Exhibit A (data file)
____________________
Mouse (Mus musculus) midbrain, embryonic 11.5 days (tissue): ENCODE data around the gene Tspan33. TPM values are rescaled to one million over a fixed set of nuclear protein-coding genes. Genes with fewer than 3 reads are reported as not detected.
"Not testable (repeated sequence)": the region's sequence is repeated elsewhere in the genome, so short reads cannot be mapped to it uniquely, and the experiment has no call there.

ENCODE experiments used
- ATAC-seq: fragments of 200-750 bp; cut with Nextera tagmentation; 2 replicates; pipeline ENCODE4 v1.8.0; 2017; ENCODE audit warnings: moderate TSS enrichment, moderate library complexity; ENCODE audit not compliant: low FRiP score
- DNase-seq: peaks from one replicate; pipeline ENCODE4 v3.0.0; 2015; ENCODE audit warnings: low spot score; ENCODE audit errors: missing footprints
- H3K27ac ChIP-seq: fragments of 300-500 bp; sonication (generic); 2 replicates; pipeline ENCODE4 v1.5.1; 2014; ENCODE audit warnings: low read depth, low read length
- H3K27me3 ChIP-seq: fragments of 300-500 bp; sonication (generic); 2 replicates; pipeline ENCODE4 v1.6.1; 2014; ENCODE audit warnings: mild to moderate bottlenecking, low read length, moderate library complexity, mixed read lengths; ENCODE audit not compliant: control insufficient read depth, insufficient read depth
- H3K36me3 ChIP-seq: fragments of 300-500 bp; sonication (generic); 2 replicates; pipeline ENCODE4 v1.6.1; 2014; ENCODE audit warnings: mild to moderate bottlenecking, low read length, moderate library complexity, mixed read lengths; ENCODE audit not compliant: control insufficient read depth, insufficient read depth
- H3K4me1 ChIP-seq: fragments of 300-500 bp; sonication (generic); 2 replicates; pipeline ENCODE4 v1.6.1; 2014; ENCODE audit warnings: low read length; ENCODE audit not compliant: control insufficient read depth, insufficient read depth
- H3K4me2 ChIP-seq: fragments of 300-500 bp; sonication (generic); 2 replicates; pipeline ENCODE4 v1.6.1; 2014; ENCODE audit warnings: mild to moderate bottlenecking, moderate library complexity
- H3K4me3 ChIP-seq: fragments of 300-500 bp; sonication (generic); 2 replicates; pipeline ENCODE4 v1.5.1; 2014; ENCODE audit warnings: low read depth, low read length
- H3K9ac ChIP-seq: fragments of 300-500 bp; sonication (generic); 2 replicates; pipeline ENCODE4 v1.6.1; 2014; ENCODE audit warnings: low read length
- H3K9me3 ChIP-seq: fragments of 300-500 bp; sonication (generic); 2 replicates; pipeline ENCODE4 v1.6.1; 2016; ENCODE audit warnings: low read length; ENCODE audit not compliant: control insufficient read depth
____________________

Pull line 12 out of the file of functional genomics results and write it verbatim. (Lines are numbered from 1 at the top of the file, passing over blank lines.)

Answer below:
- H3K9ac ChIP-seq: fragments of 300-500 bp; sonication (generic); 2 replicates; pipeline ENCODE4 v1.6.1; 2014; ENCODE audit warnings: low read length